Liberals Have Failed Canadians by Protecting Big Telco Profits, Say NDP
On Wednesday, Rogers, Telus, Bell and other telecoms agreed to sign a network safety plan, to assist each other in the event of major outages, such as the devastating Rogers nationwide outage in July.
Industry Minister François-Philippe Champagne said yesterday, “the Rogers outage of July 8 was unacceptable, and we must do everything possible to ensure something similar does not happen again in the future, as I said at the time.” He added, “Canadians deserve strong, reliable, and affordable telecommunications networks.”
Now, this agreement between telecoms sounds like fairies and rainbows, but it’s not good enough for the federal New Democratic Party (NDP).
The NDP released a statement on Thursday, slamming Justin Trudeau’s Liberals for failing to take on big telecoms, leaving Canadians behind.
“Despite paying some of the highest rates in the world for cellphone services, many Canadians and businesses were left without any access to cell service during a recent Rogers outage, including the ability to call 9-11 during life-threatening emergencies,” said NDP Critic for Innovation, Science and Industry Brian Masse, in a statement.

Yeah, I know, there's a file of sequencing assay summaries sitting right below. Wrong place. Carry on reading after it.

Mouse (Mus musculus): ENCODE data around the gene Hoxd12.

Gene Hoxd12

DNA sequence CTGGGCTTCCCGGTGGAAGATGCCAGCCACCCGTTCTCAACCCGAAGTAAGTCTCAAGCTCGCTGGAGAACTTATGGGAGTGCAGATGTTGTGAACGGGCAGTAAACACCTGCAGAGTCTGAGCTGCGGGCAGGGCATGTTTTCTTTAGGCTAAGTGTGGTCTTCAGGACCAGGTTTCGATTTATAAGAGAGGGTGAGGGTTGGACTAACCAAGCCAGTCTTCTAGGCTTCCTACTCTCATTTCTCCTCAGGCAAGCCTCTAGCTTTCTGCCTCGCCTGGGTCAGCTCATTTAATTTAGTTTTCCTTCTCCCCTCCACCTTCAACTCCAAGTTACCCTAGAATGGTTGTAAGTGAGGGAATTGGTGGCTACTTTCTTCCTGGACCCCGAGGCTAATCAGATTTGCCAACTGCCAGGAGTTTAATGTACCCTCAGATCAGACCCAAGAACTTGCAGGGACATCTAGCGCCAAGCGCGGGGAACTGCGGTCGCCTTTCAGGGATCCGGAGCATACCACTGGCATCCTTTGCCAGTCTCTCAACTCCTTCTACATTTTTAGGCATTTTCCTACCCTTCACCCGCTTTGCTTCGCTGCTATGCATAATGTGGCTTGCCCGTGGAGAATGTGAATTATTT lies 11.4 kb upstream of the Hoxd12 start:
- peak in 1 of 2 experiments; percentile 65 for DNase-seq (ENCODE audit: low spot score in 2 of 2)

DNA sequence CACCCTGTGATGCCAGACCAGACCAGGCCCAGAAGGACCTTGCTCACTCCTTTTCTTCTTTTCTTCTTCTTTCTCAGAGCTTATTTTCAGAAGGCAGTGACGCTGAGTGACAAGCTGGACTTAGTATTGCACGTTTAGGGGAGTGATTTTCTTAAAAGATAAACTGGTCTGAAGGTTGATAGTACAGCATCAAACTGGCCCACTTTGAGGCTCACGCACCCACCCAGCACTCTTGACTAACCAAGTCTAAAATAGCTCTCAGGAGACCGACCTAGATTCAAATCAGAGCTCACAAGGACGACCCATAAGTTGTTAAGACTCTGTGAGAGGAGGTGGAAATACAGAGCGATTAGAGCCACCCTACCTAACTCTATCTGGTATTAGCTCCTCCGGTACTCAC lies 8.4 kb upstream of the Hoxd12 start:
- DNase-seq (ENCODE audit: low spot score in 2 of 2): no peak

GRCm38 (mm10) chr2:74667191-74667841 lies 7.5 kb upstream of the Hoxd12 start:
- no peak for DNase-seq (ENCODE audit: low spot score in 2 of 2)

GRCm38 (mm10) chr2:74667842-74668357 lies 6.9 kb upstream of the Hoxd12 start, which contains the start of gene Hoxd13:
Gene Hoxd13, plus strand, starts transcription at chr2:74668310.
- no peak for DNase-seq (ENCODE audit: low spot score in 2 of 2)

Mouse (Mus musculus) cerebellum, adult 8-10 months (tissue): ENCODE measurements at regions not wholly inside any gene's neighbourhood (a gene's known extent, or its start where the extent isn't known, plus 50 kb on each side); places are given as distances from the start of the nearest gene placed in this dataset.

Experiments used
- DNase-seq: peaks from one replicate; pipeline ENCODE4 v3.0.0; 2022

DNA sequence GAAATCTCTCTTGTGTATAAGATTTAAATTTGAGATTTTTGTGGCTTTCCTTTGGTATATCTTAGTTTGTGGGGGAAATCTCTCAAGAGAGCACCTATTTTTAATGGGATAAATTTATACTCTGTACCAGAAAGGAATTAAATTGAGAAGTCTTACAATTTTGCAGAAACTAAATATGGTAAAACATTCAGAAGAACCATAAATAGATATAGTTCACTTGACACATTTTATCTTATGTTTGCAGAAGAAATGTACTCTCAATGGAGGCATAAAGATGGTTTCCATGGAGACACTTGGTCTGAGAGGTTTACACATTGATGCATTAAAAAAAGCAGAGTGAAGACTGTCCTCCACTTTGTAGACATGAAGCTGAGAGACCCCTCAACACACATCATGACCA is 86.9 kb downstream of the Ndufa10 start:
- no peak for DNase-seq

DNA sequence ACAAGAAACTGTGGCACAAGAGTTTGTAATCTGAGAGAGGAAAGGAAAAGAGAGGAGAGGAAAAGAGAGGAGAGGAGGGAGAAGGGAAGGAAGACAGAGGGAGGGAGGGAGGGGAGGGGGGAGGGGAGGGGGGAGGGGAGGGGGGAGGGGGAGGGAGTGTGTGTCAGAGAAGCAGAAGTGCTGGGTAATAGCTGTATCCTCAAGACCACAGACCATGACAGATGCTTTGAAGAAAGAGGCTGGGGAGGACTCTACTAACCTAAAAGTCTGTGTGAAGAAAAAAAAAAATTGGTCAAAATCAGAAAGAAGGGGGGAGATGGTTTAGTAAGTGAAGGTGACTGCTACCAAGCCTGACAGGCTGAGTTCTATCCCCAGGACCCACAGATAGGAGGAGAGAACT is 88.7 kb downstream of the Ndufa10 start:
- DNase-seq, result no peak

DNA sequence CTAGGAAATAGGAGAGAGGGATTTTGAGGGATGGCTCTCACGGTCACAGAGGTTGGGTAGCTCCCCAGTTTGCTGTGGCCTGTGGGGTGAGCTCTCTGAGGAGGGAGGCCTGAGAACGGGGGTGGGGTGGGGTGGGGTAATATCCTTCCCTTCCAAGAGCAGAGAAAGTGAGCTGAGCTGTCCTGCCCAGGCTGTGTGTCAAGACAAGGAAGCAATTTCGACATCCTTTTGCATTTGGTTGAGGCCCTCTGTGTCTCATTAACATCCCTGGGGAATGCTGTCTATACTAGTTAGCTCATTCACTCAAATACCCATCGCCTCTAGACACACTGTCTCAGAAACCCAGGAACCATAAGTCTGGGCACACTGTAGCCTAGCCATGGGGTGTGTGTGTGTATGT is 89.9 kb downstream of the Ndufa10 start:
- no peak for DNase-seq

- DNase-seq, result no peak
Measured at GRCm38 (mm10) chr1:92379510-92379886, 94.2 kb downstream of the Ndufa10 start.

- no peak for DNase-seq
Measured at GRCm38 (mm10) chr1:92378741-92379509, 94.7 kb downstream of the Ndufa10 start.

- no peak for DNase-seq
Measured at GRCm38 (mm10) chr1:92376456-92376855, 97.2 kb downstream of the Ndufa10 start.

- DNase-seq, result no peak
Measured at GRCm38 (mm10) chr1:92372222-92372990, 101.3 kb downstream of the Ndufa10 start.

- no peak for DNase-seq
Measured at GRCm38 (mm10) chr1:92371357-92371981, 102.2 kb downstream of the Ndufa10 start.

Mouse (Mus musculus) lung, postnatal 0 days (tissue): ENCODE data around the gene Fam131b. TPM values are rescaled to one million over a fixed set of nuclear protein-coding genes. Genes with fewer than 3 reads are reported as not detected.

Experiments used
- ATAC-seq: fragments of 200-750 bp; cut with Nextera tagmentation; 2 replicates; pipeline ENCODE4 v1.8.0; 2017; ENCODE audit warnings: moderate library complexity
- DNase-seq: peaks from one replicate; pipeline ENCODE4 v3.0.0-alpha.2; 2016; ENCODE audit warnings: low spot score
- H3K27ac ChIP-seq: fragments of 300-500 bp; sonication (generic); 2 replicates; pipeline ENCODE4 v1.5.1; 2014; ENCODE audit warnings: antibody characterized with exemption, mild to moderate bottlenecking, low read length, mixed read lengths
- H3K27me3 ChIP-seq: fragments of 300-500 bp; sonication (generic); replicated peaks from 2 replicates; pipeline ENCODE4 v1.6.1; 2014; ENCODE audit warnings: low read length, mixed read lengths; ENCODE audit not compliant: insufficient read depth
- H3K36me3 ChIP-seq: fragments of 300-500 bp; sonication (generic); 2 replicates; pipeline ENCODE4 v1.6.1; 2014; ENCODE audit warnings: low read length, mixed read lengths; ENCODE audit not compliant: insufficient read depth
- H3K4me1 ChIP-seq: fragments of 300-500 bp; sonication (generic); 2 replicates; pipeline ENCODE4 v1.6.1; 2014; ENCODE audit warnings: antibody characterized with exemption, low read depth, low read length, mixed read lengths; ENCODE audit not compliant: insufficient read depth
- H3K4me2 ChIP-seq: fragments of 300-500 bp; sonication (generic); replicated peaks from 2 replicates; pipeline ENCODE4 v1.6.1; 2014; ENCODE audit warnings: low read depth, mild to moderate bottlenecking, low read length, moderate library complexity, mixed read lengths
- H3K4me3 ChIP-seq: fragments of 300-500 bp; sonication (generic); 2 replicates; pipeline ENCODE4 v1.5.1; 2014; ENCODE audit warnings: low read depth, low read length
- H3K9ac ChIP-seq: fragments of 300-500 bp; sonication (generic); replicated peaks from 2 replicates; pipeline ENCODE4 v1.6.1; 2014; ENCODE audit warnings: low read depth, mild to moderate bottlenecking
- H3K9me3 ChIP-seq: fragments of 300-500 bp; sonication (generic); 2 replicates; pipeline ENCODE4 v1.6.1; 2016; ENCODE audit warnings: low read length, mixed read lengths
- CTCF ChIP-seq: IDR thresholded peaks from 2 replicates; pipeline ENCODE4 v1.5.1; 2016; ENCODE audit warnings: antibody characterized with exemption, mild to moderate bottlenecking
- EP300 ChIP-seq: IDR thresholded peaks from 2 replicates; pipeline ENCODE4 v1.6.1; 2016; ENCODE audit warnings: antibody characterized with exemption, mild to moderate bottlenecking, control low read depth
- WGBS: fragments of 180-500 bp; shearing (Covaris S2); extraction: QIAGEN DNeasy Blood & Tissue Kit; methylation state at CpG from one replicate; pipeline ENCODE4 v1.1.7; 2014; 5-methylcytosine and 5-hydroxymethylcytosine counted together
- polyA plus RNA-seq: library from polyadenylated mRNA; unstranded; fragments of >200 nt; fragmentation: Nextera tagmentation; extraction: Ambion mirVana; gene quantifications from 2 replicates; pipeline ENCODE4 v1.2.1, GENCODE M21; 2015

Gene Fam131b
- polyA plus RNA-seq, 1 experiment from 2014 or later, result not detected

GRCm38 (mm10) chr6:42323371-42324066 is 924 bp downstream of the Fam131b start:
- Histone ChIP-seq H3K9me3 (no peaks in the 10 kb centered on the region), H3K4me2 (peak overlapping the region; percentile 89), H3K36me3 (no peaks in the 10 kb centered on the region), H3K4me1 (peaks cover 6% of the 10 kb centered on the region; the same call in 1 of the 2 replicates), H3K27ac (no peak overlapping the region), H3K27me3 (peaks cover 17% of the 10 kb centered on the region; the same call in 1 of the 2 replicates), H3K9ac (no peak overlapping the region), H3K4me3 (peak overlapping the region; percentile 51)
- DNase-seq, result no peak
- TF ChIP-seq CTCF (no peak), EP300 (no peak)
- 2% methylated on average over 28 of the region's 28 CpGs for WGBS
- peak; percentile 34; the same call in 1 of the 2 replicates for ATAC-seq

“Canadians deserve better. Yesterday’s announcement from Minister Champagne isn’t enough to assure Canadians and does nothing to lower cell service costs,” added Masse.
According to Masse, he said “If the Liberals wanted to help Canadians, they would hold telecom company executives accountable and demand that they put Canadians’ public safety first. Instead, the Liberals continue to protect the profits of giant telecom companies and refuse to end the monopoly that enables high prices and poor service.”
Masse pointed out, “this government only emboldens telecom companies and their monopolistic practices by keeping the door open to the Rogers-Shaw merger.”
“New Democrats will fight to end the telecom monopolies’ outrageous behaviour and ensure Canadians have more affordable services that they can count on,” concluded Masse.